Towering above the room, the ballerinas appear to have the delicacy of glass Christmas baubles which break all too easily, yet are solid and made of hard steel. Like glass baubles, their curves create reflections everywhere, of visitors as they move around them, of the lights which project onto them and of the paintings on the walls which themselves have further reflective balls.
Grosvenor Hill in Mayfair is growing as a new place for art galleries. First the Gagosian appeared, currently showing work by American artist Ed Rushka; and now, newly opened in time for the Frieze Art Fair, Jeff Koons has taken over Alime Rech’s Gallery on the ground floor of the Broadbent House development by ORMS architects, following on from the retrospective exhibition of his work at Damien Hirst’s Newport Street Gallery.
Here are Koon’s newest works. The gallery, designed in the stripped “White Cube” aesthetic, is dominated by the the shiny ballerinas, over-size copies of ornaments that used to be sold in Woolworths and other shops and sat on many fireplaces across the United States, which are surrounded by reflective blue balls on iconic sculptures and paintings that have had significant meaning to Koons including Boucher’s Reclining Girl, Titian’s Pastoral Concert, Tintoretto’s The Origin of the Milky Way, Jacques-Louis David’s Intervention of the Sabine Women, Poussin’s The Triumph of Pan, Giotto’s The Kiss of Judas, Spranger’s Jupiter and Antiope, Goltzius’s Hercules and Cacus. and Marcel Duchamp’s bottle drying rack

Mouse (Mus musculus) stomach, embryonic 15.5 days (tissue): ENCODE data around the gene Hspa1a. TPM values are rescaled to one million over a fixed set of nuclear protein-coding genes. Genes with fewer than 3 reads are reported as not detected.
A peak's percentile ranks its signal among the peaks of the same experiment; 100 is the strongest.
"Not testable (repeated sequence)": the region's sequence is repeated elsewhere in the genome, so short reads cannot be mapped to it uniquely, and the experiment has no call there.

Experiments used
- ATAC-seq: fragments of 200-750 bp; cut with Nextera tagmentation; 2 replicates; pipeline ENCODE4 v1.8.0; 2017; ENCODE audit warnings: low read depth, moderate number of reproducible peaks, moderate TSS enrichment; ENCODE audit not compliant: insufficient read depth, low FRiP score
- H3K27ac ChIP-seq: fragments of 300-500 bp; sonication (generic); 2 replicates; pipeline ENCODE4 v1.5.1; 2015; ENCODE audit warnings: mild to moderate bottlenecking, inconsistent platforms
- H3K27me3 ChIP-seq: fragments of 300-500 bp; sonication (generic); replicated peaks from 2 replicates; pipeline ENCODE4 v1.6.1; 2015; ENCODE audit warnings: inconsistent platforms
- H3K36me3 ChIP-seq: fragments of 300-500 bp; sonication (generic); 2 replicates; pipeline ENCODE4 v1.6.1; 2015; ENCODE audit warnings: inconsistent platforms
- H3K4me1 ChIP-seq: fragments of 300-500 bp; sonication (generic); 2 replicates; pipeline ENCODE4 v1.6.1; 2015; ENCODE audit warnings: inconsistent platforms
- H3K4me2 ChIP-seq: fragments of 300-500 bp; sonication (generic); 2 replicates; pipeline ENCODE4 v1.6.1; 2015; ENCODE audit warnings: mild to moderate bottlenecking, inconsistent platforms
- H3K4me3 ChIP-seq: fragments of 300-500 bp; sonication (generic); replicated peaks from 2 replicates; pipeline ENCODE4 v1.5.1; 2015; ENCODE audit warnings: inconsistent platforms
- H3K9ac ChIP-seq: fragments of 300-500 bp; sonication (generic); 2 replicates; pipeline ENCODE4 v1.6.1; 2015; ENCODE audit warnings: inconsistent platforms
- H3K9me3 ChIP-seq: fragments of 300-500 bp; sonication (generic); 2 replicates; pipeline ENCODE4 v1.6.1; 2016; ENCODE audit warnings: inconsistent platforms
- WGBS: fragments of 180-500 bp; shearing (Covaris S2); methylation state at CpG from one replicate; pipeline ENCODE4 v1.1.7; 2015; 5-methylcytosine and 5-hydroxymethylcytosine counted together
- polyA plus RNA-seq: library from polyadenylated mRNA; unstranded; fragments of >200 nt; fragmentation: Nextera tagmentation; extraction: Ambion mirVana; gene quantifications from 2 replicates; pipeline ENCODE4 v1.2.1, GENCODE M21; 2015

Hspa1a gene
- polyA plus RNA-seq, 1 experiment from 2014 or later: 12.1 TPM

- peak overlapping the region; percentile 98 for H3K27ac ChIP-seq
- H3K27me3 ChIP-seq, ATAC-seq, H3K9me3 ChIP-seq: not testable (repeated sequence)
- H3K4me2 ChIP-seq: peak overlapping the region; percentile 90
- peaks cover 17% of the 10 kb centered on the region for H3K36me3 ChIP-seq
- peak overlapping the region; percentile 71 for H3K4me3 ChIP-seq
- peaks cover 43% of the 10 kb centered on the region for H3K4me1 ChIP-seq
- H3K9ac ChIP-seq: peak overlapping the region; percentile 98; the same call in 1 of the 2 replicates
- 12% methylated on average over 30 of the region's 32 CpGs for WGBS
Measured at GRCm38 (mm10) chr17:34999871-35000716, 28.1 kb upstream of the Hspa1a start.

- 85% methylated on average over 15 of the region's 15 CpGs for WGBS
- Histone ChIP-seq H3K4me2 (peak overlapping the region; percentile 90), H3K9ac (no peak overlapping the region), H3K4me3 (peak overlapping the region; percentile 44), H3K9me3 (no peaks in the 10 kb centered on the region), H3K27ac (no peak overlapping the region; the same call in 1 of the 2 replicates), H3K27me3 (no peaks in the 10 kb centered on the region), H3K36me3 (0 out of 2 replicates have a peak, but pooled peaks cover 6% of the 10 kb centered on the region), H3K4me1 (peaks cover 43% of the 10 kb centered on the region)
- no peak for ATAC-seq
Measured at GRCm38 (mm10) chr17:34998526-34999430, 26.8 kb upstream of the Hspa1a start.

Koon’s works are astonishingly good copies of the originals, albeit the size has been changed to be less monumental. Apparently Koons uses computer analysis to map out the colours and the brushstrokes, even the decaying plaster in the Giotto masterpiece, to which is added a shelf in the same colours and the blue glass reflective spheres – almost like religious symbols being presented to the viewer whose reflection is captured and incorporated into the work as he or she looks at it – the artwork and the viewer are joined together in space and time.
Broadbent House is a discrete development designed by architect ORMS, which spans from Grosvenor Street to Grosvenor Hill, in which the gallery has its minimalist entrance. This is a gallery you need to know you want to visit.
Inside is a good space with minimalist finishes, concrete ceiling and white walls and flexible lighting that focuses on the art. This week’s private view was apparently so popular that people were spilling out onto the pedestrianised street, across to the Gagosian; it is great to think that the two galleries might work together to create “art-nights”.